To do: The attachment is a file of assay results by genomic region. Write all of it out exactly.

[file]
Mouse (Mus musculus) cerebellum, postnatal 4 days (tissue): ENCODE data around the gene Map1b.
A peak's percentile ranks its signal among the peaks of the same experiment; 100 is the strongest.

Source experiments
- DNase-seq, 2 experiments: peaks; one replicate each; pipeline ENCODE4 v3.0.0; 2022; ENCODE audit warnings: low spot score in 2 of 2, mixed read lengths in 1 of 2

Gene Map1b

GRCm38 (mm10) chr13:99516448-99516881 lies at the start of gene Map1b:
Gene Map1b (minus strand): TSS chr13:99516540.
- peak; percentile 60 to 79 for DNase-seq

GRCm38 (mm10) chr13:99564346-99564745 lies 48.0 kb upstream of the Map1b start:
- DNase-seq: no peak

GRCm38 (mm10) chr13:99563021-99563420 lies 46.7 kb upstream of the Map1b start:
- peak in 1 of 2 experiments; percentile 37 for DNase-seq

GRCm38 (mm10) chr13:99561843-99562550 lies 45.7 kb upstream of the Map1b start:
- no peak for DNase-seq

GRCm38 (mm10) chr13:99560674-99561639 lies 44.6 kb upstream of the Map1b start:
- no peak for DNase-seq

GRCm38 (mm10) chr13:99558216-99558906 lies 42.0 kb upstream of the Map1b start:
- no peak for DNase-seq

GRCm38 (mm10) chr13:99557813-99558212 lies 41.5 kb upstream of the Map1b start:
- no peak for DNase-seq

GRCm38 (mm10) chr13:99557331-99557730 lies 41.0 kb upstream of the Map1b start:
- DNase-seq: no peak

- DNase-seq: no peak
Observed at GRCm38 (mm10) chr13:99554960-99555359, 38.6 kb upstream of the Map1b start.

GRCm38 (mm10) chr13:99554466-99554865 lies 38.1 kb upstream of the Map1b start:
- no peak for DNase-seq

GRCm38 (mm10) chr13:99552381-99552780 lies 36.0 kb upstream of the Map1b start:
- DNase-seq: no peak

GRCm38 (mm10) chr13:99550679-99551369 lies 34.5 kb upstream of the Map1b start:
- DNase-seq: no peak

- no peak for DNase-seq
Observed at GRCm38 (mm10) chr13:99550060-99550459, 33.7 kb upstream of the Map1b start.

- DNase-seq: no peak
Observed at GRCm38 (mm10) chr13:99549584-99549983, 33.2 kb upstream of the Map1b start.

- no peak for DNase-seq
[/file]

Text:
Mouse (Mus musculus) cerebellum, postnatal 4 days (tissue): ENCODE data around the gene Map1b.
A peak's percentile ranks its signal among the peaks of the same experiment; 100 is the strongest.

Source experiments
- DNase-seq, 2 experiments: peaks; one replicate each; pipeline ENCODE4 v3.0.0; 2022; ENCODE audit warnings: low spot score in 2 of 2, mixed read lengths in 1 of 2

Gene Map1b

GRCm38 (mm10) chr13:99516448-99516881 lies at the start of gene Map1b:
Gene Map1b (minus strand): TSS chr13:99516540.
- peak; percentile 60 to 79 for DNase-seq

GRCm38 (mm10) chr13:99564346-99564745 lies 48.0 kb upstream of the Map1b start:
- DNase-seq: no peak

GRCm38 (mm10) chr13:99563021-99563420 lies 46.7 kb upstream of the Map1b start:
- peak in 1 of 2 experiments; percentile 37 for DNase-seq

GRCm38 (mm10) chr13:99561843-99562550 lies 45.7 kb upstream of the Map1b start:
- no peak for DNase-seq

GRCm38 (mm10) chr13:99560674-99561639 lies 44.6 kb upstream of the Map1b start:
- no peak for DNase-seq

GRCm38 (mm10) chr13:99558216-99558906 lies 42.0 kb upstream of the Map1b start:
- no peak for DNase-seq

GRCm38 (mm10) chr13:99557813-99558212 lies 41.5 kb upstream of the Map1b start:
- no peak for DNase-seq

GRCm38 (mm10) chr13:99557331-99557730 lies 41.0 kb upstream of the Map1b start:
- DNase-seq: no peak

- DNase-seq: no peak
Observed at GRCm38 (mm10) chr13:99554960-99555359, 38.6 kb upstream of the Map1b start.

GRCm38 (mm10) chr13:99554466-99554865 lies 38.1 kb upstream of the Map1b start:
- no peak for DNase-seq

GRCm38 (mm10) chr13:99552381-99552780 lies 36.0 kb upstream of the Map1b start:
- DNase-seq: no peak

GRCm38 (mm10) chr13:99550679-99551369 lies 34.5 kb upstream of the Map1b start:
- DNase-seq: no peak

- no peak for DNase-seq
Observed at GRCm38 (mm10) chr13:99550060-99550459, 33.7 kb upstream of the Map1b start.

- DNase-seq: no peak
Observed at GRCm38 (mm10) chr13:99549584-99549983, 33.2 kb upstream of the Map1b start.

- no peak for DNase-seq